Editor’s note: This article was updated on Aug. 6, 2021, to correct the date on which Jesus Leon drove from his  home to the park.

It’s approaching 11:30 p.m. on July 20 in South Los Angeles when Jesus Leon turns the key in the ignition of his black Honda Accord. He hasn’t slept as well as he wanted to, but with some water, food and three changes of clothes in his backseat, and a whole lot of determination he is ready to embark on his Everest-sized challenge.

Leon drives roughly 10 miles to the Baldwin Hills Scenic Overlook State Park, more commonly known as the Culver City stairs, located southwest of downtown Culver City. Along the way, his mind is focused on completing the Everesting challenge, a grueling endeavor that requires athletes to bike, hike, climb or run the equivalent of summiting Mount Everest — the world’s tallest mountain — in a single workout.

That’s more than 29,000 feet (!) of elevation gain. Elevation gain — which is calculated by the total amount climbed — distance, moving time and average pace are all tracked from start to finish using an app. Though there’s no time limit, Leon will not be allowed to sleep for what he estimates will be the next 30 to 36 hours.

He arrives at his destination and is ready to go. Almost.

While Leon is mentally and physically prepared to start, he has forgotten his tracker watch and needs to drive home to get it. Without it, the group that certifies the challenge records can’t verify his data.

It’s 12:32 a.m. when Leon finally takes his first step, with the moon lighting his path.

Jesus Leon Everesting chart
Sean Brenner/UCLA
Jesus Leon put an X in his chart after each trip up and down the stairs in Culver City.

“At night, it’s easy,” said Leon, who has worked as a cook in UCLA Dining since 2013 and turns 30 today, Aug. 4. “There’s no sun to hold me back and no people on the stairs, so I have it all to myself.”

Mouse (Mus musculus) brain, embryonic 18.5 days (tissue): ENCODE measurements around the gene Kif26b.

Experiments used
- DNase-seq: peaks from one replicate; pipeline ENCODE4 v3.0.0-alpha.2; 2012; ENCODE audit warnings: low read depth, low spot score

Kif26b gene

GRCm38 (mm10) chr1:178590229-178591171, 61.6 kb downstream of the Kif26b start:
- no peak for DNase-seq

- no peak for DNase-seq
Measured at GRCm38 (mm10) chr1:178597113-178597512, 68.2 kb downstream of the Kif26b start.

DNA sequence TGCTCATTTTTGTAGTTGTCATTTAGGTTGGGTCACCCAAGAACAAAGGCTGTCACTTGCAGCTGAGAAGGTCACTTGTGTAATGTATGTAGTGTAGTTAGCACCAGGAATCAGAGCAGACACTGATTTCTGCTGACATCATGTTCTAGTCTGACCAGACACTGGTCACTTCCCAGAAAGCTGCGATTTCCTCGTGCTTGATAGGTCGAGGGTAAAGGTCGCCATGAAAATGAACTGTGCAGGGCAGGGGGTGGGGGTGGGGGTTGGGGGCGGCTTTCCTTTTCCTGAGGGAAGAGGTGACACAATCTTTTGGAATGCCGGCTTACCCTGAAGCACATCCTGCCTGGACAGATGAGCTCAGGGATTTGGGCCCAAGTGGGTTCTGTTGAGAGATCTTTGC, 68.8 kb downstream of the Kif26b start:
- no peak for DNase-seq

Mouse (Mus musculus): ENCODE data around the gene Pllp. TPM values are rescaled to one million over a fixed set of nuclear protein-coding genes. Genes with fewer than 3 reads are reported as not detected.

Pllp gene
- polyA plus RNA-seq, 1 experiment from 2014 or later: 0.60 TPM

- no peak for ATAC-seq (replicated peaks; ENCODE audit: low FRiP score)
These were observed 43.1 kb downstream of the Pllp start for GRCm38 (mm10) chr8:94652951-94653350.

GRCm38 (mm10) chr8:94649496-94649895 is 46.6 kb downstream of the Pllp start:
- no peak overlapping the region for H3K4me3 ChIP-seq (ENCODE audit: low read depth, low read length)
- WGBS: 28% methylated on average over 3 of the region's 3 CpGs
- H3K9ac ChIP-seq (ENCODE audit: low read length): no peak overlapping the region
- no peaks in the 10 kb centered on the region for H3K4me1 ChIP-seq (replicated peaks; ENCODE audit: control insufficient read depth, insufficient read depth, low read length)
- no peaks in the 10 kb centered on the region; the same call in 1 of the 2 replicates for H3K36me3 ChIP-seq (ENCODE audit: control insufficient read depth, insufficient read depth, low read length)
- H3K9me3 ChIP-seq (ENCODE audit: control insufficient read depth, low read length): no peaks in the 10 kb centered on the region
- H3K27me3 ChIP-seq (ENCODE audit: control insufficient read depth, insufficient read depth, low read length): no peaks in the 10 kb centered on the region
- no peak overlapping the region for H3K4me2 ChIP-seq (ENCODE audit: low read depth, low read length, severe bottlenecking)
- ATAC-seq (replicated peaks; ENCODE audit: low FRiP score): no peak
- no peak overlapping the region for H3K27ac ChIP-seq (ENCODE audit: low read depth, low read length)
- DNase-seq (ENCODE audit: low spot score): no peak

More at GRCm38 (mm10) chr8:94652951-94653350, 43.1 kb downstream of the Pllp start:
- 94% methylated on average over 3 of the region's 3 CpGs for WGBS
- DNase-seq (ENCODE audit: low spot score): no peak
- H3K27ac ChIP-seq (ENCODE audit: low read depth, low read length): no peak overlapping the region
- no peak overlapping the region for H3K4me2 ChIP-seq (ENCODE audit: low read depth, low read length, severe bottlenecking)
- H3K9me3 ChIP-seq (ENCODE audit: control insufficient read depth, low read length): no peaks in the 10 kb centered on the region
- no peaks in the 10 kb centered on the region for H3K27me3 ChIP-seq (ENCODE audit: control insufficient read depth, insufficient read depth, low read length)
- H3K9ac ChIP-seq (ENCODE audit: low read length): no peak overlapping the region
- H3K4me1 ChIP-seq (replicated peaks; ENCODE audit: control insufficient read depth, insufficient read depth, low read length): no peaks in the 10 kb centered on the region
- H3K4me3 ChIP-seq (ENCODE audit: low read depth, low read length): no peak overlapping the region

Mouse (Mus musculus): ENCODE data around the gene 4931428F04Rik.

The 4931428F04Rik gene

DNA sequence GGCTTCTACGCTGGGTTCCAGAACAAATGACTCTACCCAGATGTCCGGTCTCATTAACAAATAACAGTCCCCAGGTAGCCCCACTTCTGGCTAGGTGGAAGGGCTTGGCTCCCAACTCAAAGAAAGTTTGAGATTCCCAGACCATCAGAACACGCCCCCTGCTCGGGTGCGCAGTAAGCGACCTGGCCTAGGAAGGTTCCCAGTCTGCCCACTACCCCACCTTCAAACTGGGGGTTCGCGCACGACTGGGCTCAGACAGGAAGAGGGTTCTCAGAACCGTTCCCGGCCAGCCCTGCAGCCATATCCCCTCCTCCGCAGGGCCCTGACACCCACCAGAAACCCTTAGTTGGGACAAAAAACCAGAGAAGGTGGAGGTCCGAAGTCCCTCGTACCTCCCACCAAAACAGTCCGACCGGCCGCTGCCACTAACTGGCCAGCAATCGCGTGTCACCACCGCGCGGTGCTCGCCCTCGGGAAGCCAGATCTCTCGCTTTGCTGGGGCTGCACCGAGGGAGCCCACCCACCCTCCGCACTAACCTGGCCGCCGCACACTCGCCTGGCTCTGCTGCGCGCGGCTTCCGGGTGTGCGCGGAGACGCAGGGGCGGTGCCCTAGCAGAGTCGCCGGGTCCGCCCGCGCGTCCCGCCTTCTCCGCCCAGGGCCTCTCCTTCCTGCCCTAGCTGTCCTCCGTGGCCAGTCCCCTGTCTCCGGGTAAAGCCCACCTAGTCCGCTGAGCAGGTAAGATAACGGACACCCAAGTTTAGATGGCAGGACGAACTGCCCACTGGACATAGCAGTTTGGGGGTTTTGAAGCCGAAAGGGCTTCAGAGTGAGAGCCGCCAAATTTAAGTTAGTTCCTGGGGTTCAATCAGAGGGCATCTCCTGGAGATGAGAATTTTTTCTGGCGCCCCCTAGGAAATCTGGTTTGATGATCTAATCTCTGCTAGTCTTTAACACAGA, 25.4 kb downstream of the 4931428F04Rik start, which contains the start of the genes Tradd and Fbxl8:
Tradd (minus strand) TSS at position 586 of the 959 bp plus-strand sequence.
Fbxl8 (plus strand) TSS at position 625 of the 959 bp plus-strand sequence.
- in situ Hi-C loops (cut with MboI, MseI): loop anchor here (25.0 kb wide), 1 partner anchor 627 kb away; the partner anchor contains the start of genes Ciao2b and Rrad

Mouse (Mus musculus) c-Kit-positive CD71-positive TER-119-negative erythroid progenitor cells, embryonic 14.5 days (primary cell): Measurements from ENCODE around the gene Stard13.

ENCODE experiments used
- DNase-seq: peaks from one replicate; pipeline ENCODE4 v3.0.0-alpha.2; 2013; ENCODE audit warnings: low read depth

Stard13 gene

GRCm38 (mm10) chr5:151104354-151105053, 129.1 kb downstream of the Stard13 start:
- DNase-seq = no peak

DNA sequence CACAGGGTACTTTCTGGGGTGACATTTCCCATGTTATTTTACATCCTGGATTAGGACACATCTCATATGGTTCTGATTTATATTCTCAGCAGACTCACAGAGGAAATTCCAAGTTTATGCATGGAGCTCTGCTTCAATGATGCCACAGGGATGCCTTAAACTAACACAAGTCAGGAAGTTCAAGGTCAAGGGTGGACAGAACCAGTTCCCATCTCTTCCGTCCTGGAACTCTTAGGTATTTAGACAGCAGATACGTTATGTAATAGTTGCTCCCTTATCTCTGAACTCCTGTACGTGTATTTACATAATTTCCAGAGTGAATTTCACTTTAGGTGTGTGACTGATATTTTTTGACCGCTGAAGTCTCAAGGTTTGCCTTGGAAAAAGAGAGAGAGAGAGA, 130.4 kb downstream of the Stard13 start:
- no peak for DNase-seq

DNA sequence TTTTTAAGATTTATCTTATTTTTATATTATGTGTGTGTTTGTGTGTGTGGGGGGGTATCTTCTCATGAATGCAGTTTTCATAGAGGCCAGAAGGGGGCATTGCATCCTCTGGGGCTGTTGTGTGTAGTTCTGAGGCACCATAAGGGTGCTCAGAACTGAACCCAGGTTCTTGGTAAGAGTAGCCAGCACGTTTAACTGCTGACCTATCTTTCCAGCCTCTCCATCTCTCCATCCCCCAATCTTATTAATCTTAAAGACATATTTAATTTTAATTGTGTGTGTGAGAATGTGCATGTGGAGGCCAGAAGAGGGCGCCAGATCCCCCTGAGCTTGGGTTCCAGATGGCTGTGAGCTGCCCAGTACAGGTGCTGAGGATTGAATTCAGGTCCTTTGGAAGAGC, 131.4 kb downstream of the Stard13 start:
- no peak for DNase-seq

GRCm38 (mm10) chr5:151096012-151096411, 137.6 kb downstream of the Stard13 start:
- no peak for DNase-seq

He will need to complete 91 laps of the stairs to achieve the 29,108 foot elevation gain that is required. At the bottom of the stairs, he has affixed a posterboard with 91 boxes to a concrete wall. He will add an “X” to the boxes one by one with a black marker each time he passes. Losing track of his progress is not an option.

For the next five to six hours, it’s just Leon, a playlist that includes some his favorite film scores, and his thoughts as he runs up to the top of the stairs and then jogs down the dirt path that winds its way back and forth along the north face of the hill. This is the easy part.

“When the morning came it got busier, and by noon it was hotter than I’d anticipated — way hotter,” said Leon, who endured mid-80 degree temperatures throughout the first day. “I had to constantly take breaks and go to my car for water because of the heat. By the time I made it to the halfway point — 45 laps — I was out of water. I was out of everything.”

Fortunately, some neighbors and his family came by with extra provisions for him. Nearby street vendors also gave him food and drinks free of charge as a sign of support.

By 2 a.m. the following day — Thursday — Leon was starting to “hit the wall.” He started to slow down and allowed himself a break every six to eight laps.

“I can work out for 24 hours easily, but once I pass that mark that’s when it gets difficult.”

However, like all of the other extreme challenges he has tackled, including recovering from cancer at the age of 21, Leon persevered and successfully finished the Everesting challenge on Thursday, July 22, around 8 p.m., a longer time than expected, but one that he would have taken as long as necessary to complete.


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“I’m just very stubborn,” Leon said. “I don’t give up. Just like when I’m at work, I always try to do my best and not cut corners. If I don’t give 100% I just don’t feel good about myself.”